WASHINGTON — Washington. -- "The one great principle of the English law,'' wrote Charles Dickens, ''is to make business for itself.''
That sterling maxim came to mind a few days ago. I was reading an article about the LTV Corp. The article evoked the most famous lawsuit in the whole of English literature, the proceeding in Chancery known as Jarndyce v. Jarndyce. It is fully reported in Mr. Dickens' ''Bleak House,'' to which I enthusiastically commend your attention.
The Washington Post article, a nice piece of work by staff writer Brett D. Fromson, provides a splendid example of the Dickens principle in contemporary application. LTV was at one time a major engineering firm. It manufactured missiles, steel, military aircraft, drilling equipment and other such large and expensive objects.
The company fell upon hard times. In July 1986 it filed for bankruptcy. Its liabilities reportedly amount to $11.4 billion. Its assets are placed at $6.6 billion.
At the rate the assets are being depleted by bankers and lawyers, the $6.6 billion will not last for long. This is hauntingly in the tradition of Jarndyce v. Jarndyce. The creditors and shareholders of the ill-fated company have yet to receive the first dime. The lawyers are not so deprived.
Mr. Fromson has no sensitivity. With unforgivable bluntness he observes that the lawyers, bankers, accountants and other advisers ''have been feeding at the trough.'' Gracious! The matter might have been stated with more grace, for he is here speaking of a vast company of professionals whose feelings are easily wounded.
According to a confidential LTV document, Mr. Fromson reports, the company already has paid $162.8 million in bankruptcy expenses, of which $144.5 million is in professional fees. An end is nowhere in sight. ''The largest chunk of the professional fees has gone to the lawyers representing LTV. Davis Polk & Wardwell of New York has received $26 million; Kaye, Scholer, Fierman, Mayo & Handler, also of New York, $10.7 million; and LeBoeuf, Lamb, Leiby & MacRae of Washington, $3.5 million, for a total of $40.2 million.''
Henry Kissinger's consulting firm, retained to advise LTV on the sale of its assets, is knocking down $60,000 a month. It will take in an additional $500,000 if the sale of an LTV subsidiary goes through.
This is the delightful part: The law and investing firms ''also charge hefty fees just for preparing their bills.'' One consultant submitted a bill for 92 hours of labor at $382 an hour, working up the tab. A New York investment firm charged LTV $915.75 an hour for preparing its bill.
Some of the fees, Mr. Fromson reported, are remarkably creative. A Boston law firm billed LTV for ''passive travel.'' When the bankruptcy judge inquired what was meant by ''passive travel,'' the lawyers explained, deadpan, that passive travel is the time a lawyer spends sleeping in his first-class seat as he flies to an LTV appointment.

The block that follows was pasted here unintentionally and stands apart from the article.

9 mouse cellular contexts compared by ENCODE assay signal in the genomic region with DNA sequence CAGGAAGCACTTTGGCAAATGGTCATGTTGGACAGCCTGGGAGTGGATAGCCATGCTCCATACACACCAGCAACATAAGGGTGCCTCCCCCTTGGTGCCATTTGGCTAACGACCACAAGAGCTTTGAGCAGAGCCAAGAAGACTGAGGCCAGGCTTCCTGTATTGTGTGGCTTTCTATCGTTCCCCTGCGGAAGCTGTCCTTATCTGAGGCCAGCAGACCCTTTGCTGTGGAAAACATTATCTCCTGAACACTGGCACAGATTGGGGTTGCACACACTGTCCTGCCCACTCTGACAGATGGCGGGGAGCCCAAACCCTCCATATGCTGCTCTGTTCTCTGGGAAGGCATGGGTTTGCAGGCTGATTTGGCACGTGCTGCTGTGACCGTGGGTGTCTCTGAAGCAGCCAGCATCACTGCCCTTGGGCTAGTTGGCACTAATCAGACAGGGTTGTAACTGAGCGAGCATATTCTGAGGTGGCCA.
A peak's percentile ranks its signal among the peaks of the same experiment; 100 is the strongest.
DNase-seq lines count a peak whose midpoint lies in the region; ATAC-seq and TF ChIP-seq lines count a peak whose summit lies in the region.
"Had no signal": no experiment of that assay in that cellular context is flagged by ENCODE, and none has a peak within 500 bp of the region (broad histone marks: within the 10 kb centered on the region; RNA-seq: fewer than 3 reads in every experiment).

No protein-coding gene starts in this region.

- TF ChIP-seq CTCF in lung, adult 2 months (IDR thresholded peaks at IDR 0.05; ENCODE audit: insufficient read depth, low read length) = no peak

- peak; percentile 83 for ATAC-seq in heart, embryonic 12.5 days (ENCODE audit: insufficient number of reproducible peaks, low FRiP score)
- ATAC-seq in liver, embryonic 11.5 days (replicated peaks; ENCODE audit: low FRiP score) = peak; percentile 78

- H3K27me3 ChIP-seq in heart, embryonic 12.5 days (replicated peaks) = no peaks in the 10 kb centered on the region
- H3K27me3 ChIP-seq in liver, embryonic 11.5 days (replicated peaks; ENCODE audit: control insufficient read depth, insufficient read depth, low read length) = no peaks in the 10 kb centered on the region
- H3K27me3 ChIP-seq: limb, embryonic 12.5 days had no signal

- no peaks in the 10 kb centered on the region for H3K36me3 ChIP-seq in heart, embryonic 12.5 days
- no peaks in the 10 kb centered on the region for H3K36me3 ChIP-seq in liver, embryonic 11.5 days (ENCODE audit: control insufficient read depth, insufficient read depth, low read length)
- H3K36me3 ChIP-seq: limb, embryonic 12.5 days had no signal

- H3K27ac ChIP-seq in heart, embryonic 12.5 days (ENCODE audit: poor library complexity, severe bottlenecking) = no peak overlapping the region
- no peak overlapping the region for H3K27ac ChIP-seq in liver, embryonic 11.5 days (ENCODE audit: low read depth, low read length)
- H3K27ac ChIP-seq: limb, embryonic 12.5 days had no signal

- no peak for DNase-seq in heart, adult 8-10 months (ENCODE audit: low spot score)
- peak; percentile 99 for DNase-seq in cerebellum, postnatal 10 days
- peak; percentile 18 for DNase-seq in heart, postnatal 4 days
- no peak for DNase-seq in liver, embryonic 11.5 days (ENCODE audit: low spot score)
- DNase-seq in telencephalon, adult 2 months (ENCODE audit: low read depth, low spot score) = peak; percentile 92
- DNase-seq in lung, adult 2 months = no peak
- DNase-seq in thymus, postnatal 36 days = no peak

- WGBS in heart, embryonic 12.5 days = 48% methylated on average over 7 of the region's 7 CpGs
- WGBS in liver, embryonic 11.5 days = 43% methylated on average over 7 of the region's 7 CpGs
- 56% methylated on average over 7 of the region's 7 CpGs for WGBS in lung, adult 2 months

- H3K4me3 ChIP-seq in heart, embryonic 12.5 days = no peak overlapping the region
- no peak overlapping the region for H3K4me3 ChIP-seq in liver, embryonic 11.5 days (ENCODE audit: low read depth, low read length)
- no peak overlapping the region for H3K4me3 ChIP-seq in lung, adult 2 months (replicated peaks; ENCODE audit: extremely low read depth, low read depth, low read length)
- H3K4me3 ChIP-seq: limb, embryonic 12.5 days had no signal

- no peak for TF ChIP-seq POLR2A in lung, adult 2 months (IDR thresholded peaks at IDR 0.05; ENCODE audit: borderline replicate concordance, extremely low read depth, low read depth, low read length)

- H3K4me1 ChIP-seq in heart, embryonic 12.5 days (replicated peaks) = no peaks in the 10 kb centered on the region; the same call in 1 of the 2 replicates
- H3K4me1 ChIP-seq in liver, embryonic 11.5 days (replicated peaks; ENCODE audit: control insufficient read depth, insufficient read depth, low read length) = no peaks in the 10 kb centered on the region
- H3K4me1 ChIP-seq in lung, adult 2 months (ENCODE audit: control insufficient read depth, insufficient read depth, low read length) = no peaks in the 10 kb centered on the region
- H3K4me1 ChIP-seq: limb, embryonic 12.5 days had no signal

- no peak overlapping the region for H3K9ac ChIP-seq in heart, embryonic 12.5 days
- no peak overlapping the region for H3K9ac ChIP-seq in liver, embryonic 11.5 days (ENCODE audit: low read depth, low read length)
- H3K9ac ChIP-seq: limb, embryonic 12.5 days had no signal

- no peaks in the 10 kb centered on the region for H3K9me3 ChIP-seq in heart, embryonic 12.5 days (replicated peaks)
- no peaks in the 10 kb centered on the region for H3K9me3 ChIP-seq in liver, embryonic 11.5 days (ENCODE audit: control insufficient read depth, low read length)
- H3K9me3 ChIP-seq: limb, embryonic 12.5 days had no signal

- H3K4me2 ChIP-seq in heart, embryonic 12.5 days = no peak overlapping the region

Getting back to ''Bleak House'': The plot turns on the probate of a will. The case drags on interminably, generation after generation. At last a day is fixed for a final decree. Two characters, Allan and Esther, arrive late at the courthouse. They are puzzled by the high spirits of hangers-on in the hall. Evidently something droll has occurred, something ''that made the professional gentlemen very merry,'' for several young counselors are quite doubled up with laughter.
''We asked a gentleman by us, if he knew what cause was on? He told us Jarndyce and Jarndyce. We asked him if he knew what was doing in it? He said, really no he did not; nobody ever did; but as well as he could make out, it was over. Over for the day? we asked him. No, he said; over for good.''
A jolly crowd rolls out of the courtroom, ''and presently great bundles of paper began to be carried out -- bundles in bags, bundles too large to be got in any bags, immense masses of papers of all shapes and no shapes, which the bearers staggered under and threw down for the time being while they went back to bring more. Even these clerks were laughing.''
Allan asks the lead lawyer: ''Do I understand that the whole estate is found to have been absorbed in costs?''
''Hem! I believe so,'' returned Mr. Kenge.
Critics rank ''Bleak House'' among the five best novels of Dickens. LTV's creditors could read it and weep, for truth, as they say, is often stranger than fiction.
James J. Kilpatrick is a syndicated columnist.